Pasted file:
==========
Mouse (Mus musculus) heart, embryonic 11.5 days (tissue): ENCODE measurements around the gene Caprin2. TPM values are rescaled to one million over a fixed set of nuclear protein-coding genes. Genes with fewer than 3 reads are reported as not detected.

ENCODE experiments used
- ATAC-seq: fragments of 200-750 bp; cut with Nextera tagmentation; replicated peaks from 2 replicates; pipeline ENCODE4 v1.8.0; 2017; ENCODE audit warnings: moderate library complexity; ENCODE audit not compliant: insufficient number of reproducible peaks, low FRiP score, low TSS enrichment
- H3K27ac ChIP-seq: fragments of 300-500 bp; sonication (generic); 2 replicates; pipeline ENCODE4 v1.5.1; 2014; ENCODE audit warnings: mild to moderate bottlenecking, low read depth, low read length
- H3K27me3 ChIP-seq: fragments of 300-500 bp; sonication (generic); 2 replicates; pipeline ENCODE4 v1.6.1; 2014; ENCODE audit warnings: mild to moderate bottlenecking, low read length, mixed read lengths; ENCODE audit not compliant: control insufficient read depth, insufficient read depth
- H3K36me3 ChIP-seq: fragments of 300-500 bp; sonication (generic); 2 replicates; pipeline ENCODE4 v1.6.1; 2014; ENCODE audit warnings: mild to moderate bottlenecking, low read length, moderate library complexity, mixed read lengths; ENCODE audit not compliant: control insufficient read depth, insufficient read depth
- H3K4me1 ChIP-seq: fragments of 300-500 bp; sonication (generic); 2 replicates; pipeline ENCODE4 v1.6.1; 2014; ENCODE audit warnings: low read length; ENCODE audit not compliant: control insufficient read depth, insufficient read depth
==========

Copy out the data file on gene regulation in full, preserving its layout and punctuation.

Mouse (Mus musculus) heart, embryonic 11.5 days (tissue): ENCODE measurements around the gene Caprin2. TPM values are rescaled to one million over a fixed set of nuclear protein-coding genes. Genes with fewer than 3 reads are reported as not detected.

ENCODE experiments used
- ATAC-seq: fragments of 200-750 bp; cut with Nextera tagmentation; replicated peaks from 2 replicates; pipeline ENCODE4 v1.8.0; 2017; ENCODE audit warnings: moderate library complexity; ENCODE audit not compliant: insufficient number of reproducible peaks, low FRiP score, low TSS enrichment
- H3K27ac ChIP-seq: fragments of 300-500 bp; sonication (generic); 2 replicates; pipeline ENCODE4 v1.5.1; 2014; ENCODE audit warnings: mild to moderate bottlenecking, low read depth, low read length
- H3K27me3 ChIP-seq: fragments of 300-500 bp; sonication (generic); 2 replicates; pipeline ENCODE4 v1.6.1; 2014; ENCODE audit warnings: mild to moderate bottlenecking, low read length, mixed read lengths; ENCODE audit not compliant: control insufficient read depth, insufficient read depth
- H3K36me3 ChIP-seq: fragments of 300-500 bp; sonication (generic); 2 replicates; pipeline ENCODE4 v1.6.1; 2014; ENCODE audit warnings: mild to moderate bottlenecking, low read length, moderate library complexity, mixed read lengths; ENCODE audit not compliant: control insufficient read depth, insufficient read depth
- H3K4me1 ChIP-seq: fragments of 300-500 bp; sonication (generic); 2 replicates; pipeline ENCODE4 v1.6.1; 2014; ENCODE audit warnings: low read length; ENCODE audit not compliant: control insufficient read depth, insufficient read depth